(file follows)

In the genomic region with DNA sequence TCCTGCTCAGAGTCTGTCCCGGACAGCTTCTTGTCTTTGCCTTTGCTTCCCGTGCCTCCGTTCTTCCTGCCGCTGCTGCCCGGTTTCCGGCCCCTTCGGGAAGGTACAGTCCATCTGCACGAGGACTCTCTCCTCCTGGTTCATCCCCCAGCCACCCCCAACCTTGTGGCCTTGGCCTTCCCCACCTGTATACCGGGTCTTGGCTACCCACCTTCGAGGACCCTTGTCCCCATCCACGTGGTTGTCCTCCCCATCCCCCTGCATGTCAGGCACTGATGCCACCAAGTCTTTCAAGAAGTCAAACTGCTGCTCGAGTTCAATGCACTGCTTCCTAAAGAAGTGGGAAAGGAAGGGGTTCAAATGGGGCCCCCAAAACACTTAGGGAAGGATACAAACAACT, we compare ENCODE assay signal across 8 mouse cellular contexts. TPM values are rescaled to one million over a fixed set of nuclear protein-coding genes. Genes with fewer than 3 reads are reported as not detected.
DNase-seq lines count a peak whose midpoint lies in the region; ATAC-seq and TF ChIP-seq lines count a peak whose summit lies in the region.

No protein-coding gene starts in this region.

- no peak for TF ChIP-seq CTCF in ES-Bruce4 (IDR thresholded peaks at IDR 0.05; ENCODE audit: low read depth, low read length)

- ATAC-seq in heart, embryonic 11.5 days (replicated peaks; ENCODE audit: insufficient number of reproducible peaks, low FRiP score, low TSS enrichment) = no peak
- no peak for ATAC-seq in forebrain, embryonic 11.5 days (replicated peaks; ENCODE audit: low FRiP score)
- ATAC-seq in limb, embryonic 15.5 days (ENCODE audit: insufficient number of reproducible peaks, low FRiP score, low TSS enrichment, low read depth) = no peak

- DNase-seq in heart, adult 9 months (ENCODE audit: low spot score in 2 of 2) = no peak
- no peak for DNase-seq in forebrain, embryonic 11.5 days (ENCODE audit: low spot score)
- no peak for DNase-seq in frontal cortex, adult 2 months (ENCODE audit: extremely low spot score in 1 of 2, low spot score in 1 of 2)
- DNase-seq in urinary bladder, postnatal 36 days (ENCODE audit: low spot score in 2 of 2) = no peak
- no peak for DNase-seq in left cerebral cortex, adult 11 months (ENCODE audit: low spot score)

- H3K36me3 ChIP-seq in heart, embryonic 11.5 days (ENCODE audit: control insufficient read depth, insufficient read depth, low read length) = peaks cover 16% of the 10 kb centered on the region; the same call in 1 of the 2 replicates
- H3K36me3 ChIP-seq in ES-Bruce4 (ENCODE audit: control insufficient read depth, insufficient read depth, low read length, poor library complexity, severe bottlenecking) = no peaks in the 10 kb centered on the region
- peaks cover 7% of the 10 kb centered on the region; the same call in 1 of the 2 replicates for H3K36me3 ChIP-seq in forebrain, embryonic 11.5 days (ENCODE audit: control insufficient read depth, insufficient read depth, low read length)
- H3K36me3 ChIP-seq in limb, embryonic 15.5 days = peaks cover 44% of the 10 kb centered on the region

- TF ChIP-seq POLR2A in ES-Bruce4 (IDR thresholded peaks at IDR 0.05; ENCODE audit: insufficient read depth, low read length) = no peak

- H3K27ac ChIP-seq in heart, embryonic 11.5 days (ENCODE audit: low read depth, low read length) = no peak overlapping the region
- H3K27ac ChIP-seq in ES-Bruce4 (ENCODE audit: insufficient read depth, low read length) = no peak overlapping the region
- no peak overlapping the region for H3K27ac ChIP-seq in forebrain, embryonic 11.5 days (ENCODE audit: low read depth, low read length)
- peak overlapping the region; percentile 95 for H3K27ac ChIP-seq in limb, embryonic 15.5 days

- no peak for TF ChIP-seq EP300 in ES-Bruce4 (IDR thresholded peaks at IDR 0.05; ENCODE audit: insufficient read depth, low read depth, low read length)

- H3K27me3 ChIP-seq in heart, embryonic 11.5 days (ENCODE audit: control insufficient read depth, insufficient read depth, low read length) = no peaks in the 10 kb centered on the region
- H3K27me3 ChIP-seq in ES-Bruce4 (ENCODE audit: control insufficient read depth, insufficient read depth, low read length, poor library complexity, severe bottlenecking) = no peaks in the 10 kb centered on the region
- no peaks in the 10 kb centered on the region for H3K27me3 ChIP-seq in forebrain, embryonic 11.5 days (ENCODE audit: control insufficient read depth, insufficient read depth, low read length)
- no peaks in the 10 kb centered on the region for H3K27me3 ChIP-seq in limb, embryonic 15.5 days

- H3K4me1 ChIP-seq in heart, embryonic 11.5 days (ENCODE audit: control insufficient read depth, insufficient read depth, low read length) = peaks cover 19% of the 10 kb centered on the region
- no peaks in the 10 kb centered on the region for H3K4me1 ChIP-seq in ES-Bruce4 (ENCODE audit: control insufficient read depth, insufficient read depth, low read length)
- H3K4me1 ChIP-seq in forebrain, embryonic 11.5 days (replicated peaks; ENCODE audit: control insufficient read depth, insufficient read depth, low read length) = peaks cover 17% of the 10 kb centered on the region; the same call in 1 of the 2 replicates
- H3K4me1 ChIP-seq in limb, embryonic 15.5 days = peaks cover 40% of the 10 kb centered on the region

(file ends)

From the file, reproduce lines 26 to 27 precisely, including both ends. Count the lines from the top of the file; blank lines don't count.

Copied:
- no peaks in the 10 kb centered on the region for H3K27me3 ChIP-seq in limb, embryonic 15.5 days

- H3K4me1 ChIP-seq in heart, embryonic 11.5 days (ENCODE audit: control insufficient read depth, insufficient read depth, low read length) = peaks cover 19% of the 10 kb centered on the region